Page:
The Financial Markets Group (FMG) at LSE has launched the Paul Woolley Centre for the Study of Capital Market Dysfunctionality.
The new centre has been introduced as an FMG research programme and is funded through a generous donation of £4 million over six years by Dr Paul Woolley. Professor Dimitri Vayanos, professor of finance at LSE, is the centre's director.
The Paul Woolley Centre for the Study of Capital Market Dysfunctionality aims to understand the workings of capital markets and the social efficiency of allocations these markets achieve. In standard models, markets operate efficiently in the sense that prices reflect assets' true values and capital is put to its best uses. The efficiency ideal seems, however, often violated in practice. For example, during the tech bubble of the late 1990s, prices of tech stocks rose to levels incommensurate with companies' earning potential. Such discrepancies between price and value can generate important misallocations of capital in the economy: for example, excessive capital was diverted to the tech sector during the bubble.
Research at the Centre has three main goals:
1. To understand the causes of market dysfunctionality, eg, informational asymmetries between market participants, or frictions arising from the delegation of money management
2. To evaluate the consequences of dysfunctionality, eg, how frictions impact price behaviour and capital allocation, and whether the allocation of capital to the financial sector itself is efficient, and
3. To propose policy remedies for dysfunctionality so that the financial sector can better serve society at large.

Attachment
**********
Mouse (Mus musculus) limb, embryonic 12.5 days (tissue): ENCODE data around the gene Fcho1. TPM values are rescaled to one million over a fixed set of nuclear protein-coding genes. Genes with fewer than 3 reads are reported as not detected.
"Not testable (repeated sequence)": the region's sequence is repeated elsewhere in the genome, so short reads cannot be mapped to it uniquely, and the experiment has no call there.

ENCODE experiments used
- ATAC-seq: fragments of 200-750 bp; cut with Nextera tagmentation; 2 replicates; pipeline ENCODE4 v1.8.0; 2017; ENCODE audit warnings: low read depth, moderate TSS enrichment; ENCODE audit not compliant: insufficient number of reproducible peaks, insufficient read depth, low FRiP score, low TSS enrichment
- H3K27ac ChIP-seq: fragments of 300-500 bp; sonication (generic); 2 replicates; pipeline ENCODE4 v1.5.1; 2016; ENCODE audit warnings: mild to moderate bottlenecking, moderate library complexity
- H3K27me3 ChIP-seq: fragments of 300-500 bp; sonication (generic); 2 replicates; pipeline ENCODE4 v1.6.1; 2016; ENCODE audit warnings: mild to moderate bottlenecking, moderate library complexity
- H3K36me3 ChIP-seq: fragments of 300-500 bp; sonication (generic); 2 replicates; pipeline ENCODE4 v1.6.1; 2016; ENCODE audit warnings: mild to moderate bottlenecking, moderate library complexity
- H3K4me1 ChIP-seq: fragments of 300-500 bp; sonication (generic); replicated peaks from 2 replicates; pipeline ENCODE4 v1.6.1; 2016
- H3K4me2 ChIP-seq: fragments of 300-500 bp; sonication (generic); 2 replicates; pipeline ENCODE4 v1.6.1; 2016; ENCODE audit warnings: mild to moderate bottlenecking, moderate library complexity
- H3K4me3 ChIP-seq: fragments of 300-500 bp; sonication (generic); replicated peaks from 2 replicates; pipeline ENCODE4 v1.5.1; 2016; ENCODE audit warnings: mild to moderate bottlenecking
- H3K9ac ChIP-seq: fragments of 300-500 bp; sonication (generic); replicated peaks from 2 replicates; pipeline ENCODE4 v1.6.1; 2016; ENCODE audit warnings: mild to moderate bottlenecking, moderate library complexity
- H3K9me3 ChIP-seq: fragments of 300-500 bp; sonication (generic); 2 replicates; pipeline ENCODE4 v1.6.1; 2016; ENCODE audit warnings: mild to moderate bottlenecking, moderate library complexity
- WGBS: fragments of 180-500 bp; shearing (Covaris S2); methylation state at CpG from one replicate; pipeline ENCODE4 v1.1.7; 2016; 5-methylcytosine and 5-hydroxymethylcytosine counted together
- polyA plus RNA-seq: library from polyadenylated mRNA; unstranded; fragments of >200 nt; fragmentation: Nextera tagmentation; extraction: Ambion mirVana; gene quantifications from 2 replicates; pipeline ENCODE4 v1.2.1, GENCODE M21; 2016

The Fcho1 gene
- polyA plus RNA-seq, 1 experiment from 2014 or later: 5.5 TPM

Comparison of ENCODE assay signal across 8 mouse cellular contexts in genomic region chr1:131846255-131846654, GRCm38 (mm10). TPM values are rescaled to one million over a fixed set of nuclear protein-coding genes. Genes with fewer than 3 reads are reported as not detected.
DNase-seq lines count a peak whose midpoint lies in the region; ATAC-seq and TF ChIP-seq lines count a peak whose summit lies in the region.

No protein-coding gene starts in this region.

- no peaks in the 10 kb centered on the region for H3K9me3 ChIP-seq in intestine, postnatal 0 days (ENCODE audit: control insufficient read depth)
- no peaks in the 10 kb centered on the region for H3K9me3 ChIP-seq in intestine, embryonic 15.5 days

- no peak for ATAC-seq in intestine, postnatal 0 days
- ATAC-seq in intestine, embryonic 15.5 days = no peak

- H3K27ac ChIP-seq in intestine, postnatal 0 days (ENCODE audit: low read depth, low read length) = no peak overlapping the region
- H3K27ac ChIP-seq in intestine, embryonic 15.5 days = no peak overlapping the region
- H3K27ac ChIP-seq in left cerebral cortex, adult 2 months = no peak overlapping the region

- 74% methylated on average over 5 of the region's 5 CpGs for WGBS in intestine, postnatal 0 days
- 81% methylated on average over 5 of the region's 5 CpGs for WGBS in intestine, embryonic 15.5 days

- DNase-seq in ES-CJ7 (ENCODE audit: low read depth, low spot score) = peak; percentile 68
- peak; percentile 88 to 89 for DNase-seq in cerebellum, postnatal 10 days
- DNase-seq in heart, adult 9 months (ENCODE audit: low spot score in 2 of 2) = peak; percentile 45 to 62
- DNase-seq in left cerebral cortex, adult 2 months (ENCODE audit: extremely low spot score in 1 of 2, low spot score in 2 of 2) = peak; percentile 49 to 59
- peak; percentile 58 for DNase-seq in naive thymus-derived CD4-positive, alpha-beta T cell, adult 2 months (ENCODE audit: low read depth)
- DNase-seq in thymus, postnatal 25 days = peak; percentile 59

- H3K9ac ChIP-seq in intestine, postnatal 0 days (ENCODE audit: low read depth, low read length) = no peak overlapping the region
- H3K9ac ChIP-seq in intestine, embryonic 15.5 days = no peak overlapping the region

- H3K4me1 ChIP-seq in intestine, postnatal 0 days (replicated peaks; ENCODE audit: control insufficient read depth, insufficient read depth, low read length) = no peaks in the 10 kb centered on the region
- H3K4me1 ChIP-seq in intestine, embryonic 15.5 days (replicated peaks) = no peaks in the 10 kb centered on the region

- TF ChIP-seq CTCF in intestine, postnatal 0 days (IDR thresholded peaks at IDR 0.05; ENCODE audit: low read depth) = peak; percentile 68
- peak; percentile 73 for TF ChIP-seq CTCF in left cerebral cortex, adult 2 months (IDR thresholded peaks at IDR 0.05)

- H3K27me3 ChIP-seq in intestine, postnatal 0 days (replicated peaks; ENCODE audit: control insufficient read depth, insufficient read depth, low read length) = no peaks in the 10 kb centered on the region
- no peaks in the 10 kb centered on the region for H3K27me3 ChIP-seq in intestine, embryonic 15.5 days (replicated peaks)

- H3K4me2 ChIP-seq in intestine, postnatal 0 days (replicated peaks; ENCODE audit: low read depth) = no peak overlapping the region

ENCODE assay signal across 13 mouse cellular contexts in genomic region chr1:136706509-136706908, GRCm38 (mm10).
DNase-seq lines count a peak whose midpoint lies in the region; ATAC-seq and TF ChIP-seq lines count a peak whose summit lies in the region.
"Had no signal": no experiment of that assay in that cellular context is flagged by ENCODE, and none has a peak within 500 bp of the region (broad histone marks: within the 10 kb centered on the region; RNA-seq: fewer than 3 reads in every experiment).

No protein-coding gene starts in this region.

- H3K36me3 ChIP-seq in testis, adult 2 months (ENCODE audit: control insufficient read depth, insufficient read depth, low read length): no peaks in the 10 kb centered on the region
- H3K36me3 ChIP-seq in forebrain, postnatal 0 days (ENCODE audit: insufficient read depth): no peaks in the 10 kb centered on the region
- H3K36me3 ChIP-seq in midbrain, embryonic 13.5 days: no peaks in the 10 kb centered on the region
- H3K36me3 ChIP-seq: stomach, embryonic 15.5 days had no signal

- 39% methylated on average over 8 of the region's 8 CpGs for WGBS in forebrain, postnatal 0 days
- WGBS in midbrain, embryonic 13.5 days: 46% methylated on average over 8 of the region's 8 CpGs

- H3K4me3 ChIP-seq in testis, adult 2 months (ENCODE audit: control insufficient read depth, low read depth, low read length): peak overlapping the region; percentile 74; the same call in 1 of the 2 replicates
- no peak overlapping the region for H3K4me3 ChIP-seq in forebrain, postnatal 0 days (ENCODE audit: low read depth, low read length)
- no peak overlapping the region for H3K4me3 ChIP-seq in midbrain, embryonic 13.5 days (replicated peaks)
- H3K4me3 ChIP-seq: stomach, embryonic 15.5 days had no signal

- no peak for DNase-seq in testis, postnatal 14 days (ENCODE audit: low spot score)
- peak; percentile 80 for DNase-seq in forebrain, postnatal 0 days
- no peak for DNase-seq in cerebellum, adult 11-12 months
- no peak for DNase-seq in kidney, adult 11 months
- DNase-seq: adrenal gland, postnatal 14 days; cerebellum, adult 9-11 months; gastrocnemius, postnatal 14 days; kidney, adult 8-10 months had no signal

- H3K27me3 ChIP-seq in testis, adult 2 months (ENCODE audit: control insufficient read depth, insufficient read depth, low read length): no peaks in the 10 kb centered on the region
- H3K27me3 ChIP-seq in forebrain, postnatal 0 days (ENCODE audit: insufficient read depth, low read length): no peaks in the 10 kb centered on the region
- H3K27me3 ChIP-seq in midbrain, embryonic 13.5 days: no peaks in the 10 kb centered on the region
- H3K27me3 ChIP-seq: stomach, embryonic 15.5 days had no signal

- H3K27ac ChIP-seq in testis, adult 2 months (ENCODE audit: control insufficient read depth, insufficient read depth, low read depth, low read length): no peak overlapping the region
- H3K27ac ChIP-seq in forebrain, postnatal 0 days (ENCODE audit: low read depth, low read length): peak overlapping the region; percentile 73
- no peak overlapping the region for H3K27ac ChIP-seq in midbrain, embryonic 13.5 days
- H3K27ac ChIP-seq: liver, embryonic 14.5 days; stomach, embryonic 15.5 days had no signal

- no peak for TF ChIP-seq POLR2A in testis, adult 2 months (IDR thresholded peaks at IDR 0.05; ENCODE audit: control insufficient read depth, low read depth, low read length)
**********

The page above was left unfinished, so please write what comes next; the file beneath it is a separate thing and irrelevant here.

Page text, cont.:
The Centre's work-programme allows scope for a wide variety of activities, including the publication of a dedicated working paper series, conferences and seminars, a visitors programme and scholarships.
Dr Paul Woolley's career has spanned the private sector, academia and policy-oriented institutions. He has worked at the International Monetary Fund in Washington and as a director of the merchant bank Baring Brothers. For the past 20 years he has run the European arm of GMO, the global fund management business based in Boston, US. Dr Woolley has now returned to academic life funding the Paul Woolley Centre for the Study of Capital Market Dysfunctionality. He is chairman of the Advisory Board for the Centre and will be a full time member of the research team.
Howard Davies, Director of the LSE and a member of The Paul Woolley Centre's Advisory Board, said: 'We are very grateful to Paul Woolley for his generous and public-spirited support for this important research. The output will attract a lot of interest from financial market participants and regulators.'
Dr Paul Woolley, founder of The Paul Woolley Centre for the Study of Capital Market Dysfunctionality, said: 'I am thrilled to have been able to establish the Centre here at the LSE with such a talented team. I believe the Centre's research into the social efficiency of capital markets will deliver ground-breaking results at the theoretical, empirical and policy level.'
Professor Dimitri Vayanos, director of The Paul Woolley Centre for the Study of Capital Market Dysfunctionality, said: 'I believe that the research questions are of fundamental importance to Finance, and are likely to become the dominant paradigm for Capital Markets research in the years to come.'
David Webb, director of the Financial Markets Group at LSE said: 'Recent episodes in global financial markets have highlighted the need for new research on the functioning and potential failure of financial markets in allocating capital. The new centre promises an original and challenging research agenda that will deepen our understanding of a host of fundamentally important questions.'
For more information see http://www.lse.ac.uk/collections/paulWoolleyCentre/Default.htm
Contact: Polly Canning, programme administrator, the Paul Woolley Centre for the Study of Capital Market Dysfunctionality, tel: 020 7955 7002, email: CMDcentre.firstname.lastname@example.org
City Diary (17 Sep 07)
Over at the other LSE, they have just launched The Paul Woolley Centre for the Study of Capital Market Dysfunctionality. 'In standard models, markets operate efficiently,' the London School of Economics explains. 'The efficiency ideal seems, however, often violated in practice.' How true. And impeccable timing.
28 September 2007